Targeting Osteosarcoma Cancer Stem Cells

by Msoy on April 6, 2017 - 11:56pm

Miles Soyer

Genetics

Critique

Targeting the osteosarcoma cancer stem cell

4/4/17

 

 

Osteosarcoma is a rare form of cancer that develops in long solid bones like the distal femur and proximal tibia[1].  Osteogenic sarcoma is posited to form from osteoprogenitor stem cells which have pursued alternative osteoblast differentiation pathways and cause the formation of malignant tumors, soft tissue masses and lastly osteoblast damage along the bone.  Siclari et al. investigated the gene expression of osteosarcoma tumors in comparison to wild-type osteoblasts and discovered the heightened expression of RECQL4, SPP1, RUNX2, and IBSP, which were highly correlated with a depressed response to chemotherapy treatment in patients affected by osteogenic sarcoma[2]. Recognizing that osteosarcoma CSC’s or cancer stem cells can reform and rejuvenate after a surgical or chemotherapy treatment, Siclari et al. proposed that future experiments be conducted in the interest of targeting the cancer stem cells as a method of osteosarcoma treatment post-op[2].

 

Although Osteosarcoma is relatively rare in comparison to other cancers, it is useful to understand the mechanism by which it forms as it could potentially lead to treatments for other forms of cancer. This disease usually affects young adults and children, is particularly aggressive, and has a mortality rate of approximately 25-50% depending on its progression. As such, it is crucial that a stronger treatment for Osteosarcoma is developed to ensure the survival of those affected are able to live a longer and more fulfilling life.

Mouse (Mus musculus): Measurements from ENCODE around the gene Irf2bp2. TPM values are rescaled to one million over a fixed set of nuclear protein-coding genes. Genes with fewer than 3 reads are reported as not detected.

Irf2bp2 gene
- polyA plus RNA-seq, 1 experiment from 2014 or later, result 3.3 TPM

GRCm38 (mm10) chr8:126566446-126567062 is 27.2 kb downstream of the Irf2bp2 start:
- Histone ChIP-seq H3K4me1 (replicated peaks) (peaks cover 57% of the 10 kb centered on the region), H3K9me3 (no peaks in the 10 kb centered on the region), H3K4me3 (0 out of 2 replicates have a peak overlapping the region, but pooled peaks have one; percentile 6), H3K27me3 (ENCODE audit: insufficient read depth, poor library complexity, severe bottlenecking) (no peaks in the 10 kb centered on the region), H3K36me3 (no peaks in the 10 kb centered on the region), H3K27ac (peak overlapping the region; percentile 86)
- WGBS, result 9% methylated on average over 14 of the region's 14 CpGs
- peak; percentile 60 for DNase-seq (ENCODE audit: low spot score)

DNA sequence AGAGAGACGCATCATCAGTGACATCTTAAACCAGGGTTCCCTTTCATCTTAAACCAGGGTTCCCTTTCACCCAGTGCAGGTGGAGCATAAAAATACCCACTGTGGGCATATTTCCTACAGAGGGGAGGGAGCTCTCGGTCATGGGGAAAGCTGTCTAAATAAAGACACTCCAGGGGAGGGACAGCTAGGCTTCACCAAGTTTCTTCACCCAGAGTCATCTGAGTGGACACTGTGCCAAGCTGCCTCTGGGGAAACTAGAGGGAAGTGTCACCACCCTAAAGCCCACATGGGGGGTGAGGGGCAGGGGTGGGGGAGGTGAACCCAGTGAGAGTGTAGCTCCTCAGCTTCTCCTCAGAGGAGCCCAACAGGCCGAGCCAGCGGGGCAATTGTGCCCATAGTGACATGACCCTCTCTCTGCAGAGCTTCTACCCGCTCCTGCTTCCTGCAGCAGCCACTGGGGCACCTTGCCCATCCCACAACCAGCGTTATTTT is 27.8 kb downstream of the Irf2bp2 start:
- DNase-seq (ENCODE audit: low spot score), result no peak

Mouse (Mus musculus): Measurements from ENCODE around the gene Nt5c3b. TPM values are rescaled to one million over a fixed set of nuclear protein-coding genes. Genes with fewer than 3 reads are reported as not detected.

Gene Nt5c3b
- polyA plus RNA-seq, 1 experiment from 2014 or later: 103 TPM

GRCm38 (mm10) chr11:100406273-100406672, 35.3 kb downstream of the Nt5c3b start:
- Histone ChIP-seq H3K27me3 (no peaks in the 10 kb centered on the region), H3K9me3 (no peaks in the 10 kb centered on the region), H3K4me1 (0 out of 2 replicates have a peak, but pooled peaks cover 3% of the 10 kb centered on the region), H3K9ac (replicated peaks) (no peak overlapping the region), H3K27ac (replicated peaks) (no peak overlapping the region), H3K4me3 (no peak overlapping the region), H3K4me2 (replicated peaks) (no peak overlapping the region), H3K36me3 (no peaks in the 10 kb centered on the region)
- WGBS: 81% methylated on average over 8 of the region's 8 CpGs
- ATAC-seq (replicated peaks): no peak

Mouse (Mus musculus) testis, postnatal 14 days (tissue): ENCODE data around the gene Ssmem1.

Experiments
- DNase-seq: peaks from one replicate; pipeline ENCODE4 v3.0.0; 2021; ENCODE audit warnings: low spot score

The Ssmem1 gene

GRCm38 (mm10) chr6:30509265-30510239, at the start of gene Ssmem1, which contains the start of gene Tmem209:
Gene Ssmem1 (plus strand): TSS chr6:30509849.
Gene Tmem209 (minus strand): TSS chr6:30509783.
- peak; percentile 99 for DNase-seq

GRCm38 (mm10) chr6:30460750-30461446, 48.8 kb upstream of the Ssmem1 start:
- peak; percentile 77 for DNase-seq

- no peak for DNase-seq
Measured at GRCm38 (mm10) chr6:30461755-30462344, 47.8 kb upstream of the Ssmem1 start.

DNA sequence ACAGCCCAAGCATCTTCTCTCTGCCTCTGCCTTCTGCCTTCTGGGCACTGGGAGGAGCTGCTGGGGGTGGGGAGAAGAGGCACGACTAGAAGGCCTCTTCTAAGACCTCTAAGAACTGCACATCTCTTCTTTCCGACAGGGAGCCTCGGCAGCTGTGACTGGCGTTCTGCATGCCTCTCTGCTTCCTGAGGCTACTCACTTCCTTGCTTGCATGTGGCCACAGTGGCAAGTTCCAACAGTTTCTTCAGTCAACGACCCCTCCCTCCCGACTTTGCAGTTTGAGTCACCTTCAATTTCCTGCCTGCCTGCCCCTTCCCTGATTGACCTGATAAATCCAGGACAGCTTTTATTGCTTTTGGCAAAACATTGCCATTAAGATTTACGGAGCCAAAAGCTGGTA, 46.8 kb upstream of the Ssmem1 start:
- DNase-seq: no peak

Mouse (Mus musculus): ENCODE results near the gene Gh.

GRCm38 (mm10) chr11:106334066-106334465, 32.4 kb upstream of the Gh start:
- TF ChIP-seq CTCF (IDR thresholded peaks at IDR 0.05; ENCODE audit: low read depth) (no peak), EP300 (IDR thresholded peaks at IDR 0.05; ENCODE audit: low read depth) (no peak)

References:

 

1.)     Siclari, Valerie A., and Ling Qin. "Targeting the osteosarcoma cancer stem cell." Journal of     Orthopaedic Surgery and Research. BioMed Central, 27 Oct. 2010. Web. 04 Apr. 2017.

 

2.)    "What Is Osteosarcoma?" American Cancer Society. N.p., n.d. Web. 04 Apr. 2017.

 

3.)     "Osteosarcoma." St. Jude Children's Research Hospital. N.p., n.d. Web. 04 Apr. 2017.

Comments

This is a really good article because it focuses on not only treating the tumors, but going to the base of the cancer, the stem cell and targeting it that way. I do agree that more research needs to be done to decrease fatality rate for both osteosarcoma and other cancers, the only issue is is that different methods might need to be deployed versus traditional methods; i.e thinking outside the box. Since osteosarcoma is aggressive, we may need to look at it at another angle.

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